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|May 5, 2016|
All the Sikh Gurus had taught the message of compassion, love, dedication, hard work, worship of one God and the commitment to peace and harmony for all the peoples of the world. During the Guruship of Guru Arjan many thousands of the native people had began to follow the teachings of Sikhism and both the Hindus and Muslims were crowding to Govindwal, the centre of Sikhs during the late 1500's.
After the death of Mughal Emperor Akbar in 1605, his son Jahangir became the leader of India. Unlike his father, Jahagir was a fundamentalist Muslim, obsessed with turning the country into an Islamic state. Both Hindu and Muslim fundamentalists concerned at the rapid increase in the popularity of Guru Arjan, moved the new head of state Emperor Jahangir against the Guru. Jahangir himself was also jealous about Guru's propagation of Sikhism.
He promptly obliged the enemies of the Guru. Many baseless allegations were levelled against Guru Sahib, one of those was helping the rebellious Khusrau, who was Jahangir's son and the preferred choice of Akbar to be the next ruler of India rather than his son Jahangir, who was given to drinking wine and taking opium. .....More
Hasan Abdal is a historical town in Northern Punjab, Pakistan. It is 40 km northwest of the centre of Rawalpindi just off the Rawalpindi-Peshwar road. It is famous for Gurdwara Sri Panja Sahib, one of the most sacred places of Sikhism. Thousands of Sikhs and Hindus visit the Gurdwara on the eve of Baisakhi every year.
On the nearby hill, at an altitude of 714 meters, there is a meditation chamber related to a 15th century Muslim Saint, Baba Wali Qandhari, popularly known as Baba Hasan Abdal. The saint stayed in Hasan Abdal from 1406-1516 AD but died and is buried in village Baba Wali near Qandhar also spelt as Kandahar (Afghanistan).
Guru Nanak with Bhai Mardana and a small party halted at this place at the foot of a hill. Under a shady cool tree, the Guru and Bhai Mardana started reciting Kirtan as was their normal practise. Slowly, the local devotees began to gather around the Guru. Soon, a large crowd of people began regularly to gather around the Guru. He talked to them about God and the true path of the holy. He told them the greatness of God and His creations. More and more people began to gather around him every day.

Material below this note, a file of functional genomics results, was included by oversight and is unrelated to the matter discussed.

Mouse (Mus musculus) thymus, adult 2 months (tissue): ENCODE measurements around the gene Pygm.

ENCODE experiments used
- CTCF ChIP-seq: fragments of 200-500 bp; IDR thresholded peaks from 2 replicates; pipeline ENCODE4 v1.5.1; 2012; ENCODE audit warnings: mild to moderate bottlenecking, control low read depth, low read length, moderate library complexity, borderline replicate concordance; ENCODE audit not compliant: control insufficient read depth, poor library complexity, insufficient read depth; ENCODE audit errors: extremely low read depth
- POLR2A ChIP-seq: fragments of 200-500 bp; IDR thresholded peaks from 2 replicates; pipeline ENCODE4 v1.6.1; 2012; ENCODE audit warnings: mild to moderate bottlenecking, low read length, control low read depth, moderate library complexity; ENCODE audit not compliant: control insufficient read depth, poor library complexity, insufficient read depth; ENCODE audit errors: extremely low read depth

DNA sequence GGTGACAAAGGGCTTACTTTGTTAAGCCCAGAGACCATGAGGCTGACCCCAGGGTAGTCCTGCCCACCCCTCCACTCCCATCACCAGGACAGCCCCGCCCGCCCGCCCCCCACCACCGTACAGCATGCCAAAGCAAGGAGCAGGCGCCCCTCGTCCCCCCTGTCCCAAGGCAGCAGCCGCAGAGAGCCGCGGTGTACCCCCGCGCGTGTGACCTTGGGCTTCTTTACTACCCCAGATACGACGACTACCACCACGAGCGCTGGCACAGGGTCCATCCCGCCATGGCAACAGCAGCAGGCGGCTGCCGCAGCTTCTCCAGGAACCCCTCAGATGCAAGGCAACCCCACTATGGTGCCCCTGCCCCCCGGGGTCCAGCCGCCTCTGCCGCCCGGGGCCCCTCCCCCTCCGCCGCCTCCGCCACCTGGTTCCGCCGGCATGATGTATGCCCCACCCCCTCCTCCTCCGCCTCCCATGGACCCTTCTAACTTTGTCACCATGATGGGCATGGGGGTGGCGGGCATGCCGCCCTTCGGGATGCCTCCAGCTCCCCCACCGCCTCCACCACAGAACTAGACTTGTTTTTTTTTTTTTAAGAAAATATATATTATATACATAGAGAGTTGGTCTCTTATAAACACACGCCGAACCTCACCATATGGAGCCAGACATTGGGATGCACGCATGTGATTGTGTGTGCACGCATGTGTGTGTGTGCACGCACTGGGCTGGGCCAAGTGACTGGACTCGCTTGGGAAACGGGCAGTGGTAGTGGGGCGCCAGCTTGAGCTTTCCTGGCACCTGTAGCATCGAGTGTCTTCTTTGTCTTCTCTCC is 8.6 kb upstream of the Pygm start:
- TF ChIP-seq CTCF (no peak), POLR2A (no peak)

On the top of the nearby hill, Wali Qandhari had established a celebrated and popular dera (holy place) near a natural fountain. .....More
"Baba Sheikh Farid Ganj-i-Shakar" is not a ‘baptised’ name, but a galaxy of venerable modes of address with which Farid-ud-Din; who used Masud as his pen-name, began to be adored after his death by his devotees.
With Baba Farid a new star blazed on the horizon of greater Punjab. By his mellifluous poetry he conferred an independent status upon Punjabi, especially in his doha format. Baba Farid’s dohas in inspiringly sweet poetry are highly revered and forever enshrined in the Guru Granth Sahib.
Khaliq Ahmad Nizami, Professor of History, Muslim University, Aligarh, in his well documented book, The Life and Times of Slwikh Farid-ud-Din Ganj-i-Shakar (1955) provides comprehensive-information about Shaikh Farid.
Farid-ud-Din’s grandfather was a part of the exodus, of scholars, artisans and of other such careerists who ‘considered it expedient to migrate to Northern India from Kabul when Afghanistan was trampled by hordes of Mughals during the eleventh century. The Mughals were given to mass plunder, carnage and arson leading to vandalism. .....More
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|22||23 Birth Guru Amar Das (1479)||24||25||26||27||28|
|| May 2016 / 548|
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